The Hamletts were perfectly happy with having someone else set the course for the look and technology of their office. "It was nice not to have to make those decisions. It's better that it was taken out of our hands," says Kathy. Like many business owners, they hadn't had the time to pursue these changes on their own. Since all of Mad Science's interactions with children take place outside the office, there generally aren't a lot of clients visiting their office-but that may change as well. The Hamletts are looking forward to inviting over the teachers from the schools they're working with this fall.

Entrepreneurs, take cues from the Mad Science makeover when it comes to rethinking your own office spaces. "I take a lot of information from the client and a lot of information from what the space is about, what they use it for and the environment around it," says Filicia. The Arizona setting shows up in the earthy textures and tones: reds, khakis, blues and taupes. Small, colorful table lamps help bring warmth to the lighting scheme, and nature posters tie in to their science education mission. Large baskets hold science toys and supplies in an attractive and functional way.

You don't have to win a contest to get your office into shape. Technology like color printing and document management is surprisingly affordable. Sterile work environments can be conquered with color and imagination. "That office to me represents so many offices in this country-the Sheetrock box with the glass storefront windows," says Filicia. Box no more. Mad Science has been transformed into a colorful, sleek, exotic, homey and efficient office. Most important, the Hamletts now have a home base every bit as fun and functional as the science education they bring to so many kids around Scottsdale.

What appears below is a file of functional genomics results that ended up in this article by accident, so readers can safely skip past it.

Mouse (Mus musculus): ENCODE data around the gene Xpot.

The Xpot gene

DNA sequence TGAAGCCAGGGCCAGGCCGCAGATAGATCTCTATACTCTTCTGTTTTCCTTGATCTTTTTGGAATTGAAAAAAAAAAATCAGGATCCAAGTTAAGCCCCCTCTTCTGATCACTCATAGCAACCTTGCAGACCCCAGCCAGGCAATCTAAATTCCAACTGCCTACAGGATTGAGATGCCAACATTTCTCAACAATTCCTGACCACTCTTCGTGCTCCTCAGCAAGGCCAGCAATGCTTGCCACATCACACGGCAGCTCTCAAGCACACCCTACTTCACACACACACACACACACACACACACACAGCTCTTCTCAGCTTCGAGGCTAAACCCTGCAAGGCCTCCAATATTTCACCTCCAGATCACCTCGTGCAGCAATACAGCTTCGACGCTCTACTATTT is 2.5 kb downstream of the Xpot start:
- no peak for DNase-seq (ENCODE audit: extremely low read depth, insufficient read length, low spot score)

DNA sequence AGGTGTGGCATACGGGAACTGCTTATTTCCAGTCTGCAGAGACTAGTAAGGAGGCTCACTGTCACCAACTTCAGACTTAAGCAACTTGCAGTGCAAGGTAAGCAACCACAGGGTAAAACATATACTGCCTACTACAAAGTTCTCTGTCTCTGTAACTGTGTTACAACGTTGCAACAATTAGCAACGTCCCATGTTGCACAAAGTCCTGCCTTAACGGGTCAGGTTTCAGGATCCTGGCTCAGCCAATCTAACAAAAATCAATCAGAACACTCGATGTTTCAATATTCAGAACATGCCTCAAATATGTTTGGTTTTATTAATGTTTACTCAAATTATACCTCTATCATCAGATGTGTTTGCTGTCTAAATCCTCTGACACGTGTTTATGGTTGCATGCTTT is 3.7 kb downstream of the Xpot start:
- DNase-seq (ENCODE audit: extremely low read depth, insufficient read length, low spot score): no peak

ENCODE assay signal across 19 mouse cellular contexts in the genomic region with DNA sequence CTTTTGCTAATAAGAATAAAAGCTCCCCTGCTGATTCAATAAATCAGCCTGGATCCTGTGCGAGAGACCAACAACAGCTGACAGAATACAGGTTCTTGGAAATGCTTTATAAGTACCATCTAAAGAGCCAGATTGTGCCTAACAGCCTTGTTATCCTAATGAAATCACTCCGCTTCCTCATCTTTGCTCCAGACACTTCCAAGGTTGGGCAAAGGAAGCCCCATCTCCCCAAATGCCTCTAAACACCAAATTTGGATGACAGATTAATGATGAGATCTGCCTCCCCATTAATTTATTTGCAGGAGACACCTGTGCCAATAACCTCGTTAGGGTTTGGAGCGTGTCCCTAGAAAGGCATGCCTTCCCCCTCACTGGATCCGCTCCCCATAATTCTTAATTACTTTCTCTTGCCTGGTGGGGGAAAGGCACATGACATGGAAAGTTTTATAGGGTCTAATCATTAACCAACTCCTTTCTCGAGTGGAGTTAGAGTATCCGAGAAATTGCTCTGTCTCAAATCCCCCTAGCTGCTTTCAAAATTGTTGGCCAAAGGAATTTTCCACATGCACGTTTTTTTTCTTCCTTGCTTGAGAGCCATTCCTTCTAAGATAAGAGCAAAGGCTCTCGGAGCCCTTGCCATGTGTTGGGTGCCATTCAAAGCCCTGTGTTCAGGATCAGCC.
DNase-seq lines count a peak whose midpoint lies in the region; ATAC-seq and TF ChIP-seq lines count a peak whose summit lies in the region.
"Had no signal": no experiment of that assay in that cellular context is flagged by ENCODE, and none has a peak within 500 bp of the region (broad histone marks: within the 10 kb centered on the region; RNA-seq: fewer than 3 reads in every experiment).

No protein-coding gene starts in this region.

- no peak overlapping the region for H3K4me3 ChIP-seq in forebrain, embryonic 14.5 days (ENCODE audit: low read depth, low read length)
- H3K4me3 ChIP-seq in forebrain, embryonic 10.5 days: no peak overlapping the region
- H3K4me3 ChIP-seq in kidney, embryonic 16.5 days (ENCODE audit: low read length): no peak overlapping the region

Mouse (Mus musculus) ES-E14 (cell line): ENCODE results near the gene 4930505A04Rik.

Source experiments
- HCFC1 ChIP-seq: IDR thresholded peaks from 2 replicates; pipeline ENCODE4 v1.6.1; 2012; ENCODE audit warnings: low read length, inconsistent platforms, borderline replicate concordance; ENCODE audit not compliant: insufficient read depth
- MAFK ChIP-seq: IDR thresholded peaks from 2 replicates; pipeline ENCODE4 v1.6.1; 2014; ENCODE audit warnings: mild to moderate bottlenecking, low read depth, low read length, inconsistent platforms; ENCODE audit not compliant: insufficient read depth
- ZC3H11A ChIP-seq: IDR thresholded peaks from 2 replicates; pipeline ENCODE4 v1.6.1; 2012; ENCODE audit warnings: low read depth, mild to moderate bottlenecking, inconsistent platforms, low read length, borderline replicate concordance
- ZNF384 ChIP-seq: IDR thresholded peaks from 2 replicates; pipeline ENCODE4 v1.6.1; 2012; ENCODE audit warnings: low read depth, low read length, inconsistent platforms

Office Space
Need help spicing up your work space? Thom Filicia offers some universal advice.

He has designed fabulous spaces on Bravo's hit show Queer Eye for the Straight Guy and founded his own successful interior design business in New York City. So it's not surprising that Thom Filicia, designer and spokesperson for Xerox and Entrepreneur's Makeover Contest, has plenty of ideas for entrepreneurs looking to revitalize drab and uninspiring corporate environments:

  • Encourage natural light. If that's not possible, use dimmers, desk lamps and other lighting solutions for "creating an atmosphere where people don't mind working extra hours."
  • Incorporate elements from the home. An open and comfortable kitchen, for instance, "becomes the same thing it is in the house-a place where people gather," says Filicia. "They have coffee, they talk, you have informal meetings." And think about installing wall-to-wall carpeting: "It's acoustical, it's comfortable, it's inviting," he continues. When employees have to work late, "they kick their shoes off. The overhead lights go off, and the lamps come on."
  • Hang mirrors. "It's a little bit more exciting, it brings in light, it reflects the views," says Filicia. "If you have two windows, now you have four windows. It changes the whole environment. It makes it feel more energized."
  • Don't be afraid to experiment. "Playing with different ideas and concepts is a wonderful thing," he says. "Just because you designed it today doesn't mean you have to live with this for the rest of your life." That goes for painting the walls, too: "Color is one of the best things to explore with because it's only paint."
  • Think of design as another vehicle for expressing your personality and ideas. "If you have this beautiful environment that people walk into and are really taken by, I think that's a huge [business] advantage," Filicia says. "Someone walks in an goes 'You know what? This person is very interesting to me.'" -Charlotte Jensen

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This article was originally published in the November 2004 print edition of Entrepreneur with the headline: To the Rescue.